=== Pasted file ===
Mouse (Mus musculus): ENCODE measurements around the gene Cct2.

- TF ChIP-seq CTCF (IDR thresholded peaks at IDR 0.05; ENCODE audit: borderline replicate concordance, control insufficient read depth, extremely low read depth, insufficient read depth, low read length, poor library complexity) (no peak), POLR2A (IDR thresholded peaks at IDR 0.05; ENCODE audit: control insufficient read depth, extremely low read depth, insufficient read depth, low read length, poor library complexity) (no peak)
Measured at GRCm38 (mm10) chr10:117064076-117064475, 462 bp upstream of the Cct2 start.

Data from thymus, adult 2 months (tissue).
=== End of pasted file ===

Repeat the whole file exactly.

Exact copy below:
Mouse (Mus musculus): ENCODE measurements around the gene Cct2.

- TF ChIP-seq CTCF (IDR thresholded peaks at IDR 0.05; ENCODE audit: borderline replicate concordance, control insufficient read depth, extremely low read depth, insufficient read depth, low read length, poor library complexity) (no peak), POLR2A (IDR thresholded peaks at IDR 0.05; ENCODE audit: control insufficient read depth, extremely low read depth, insufficient read depth, low read length, poor library complexity) (no peak)
Measured at GRCm38 (mm10) chr10:117064076-117064475, 462 bp upstream of the Cct2 start.

Data from thymus, adult 2 months (tissue).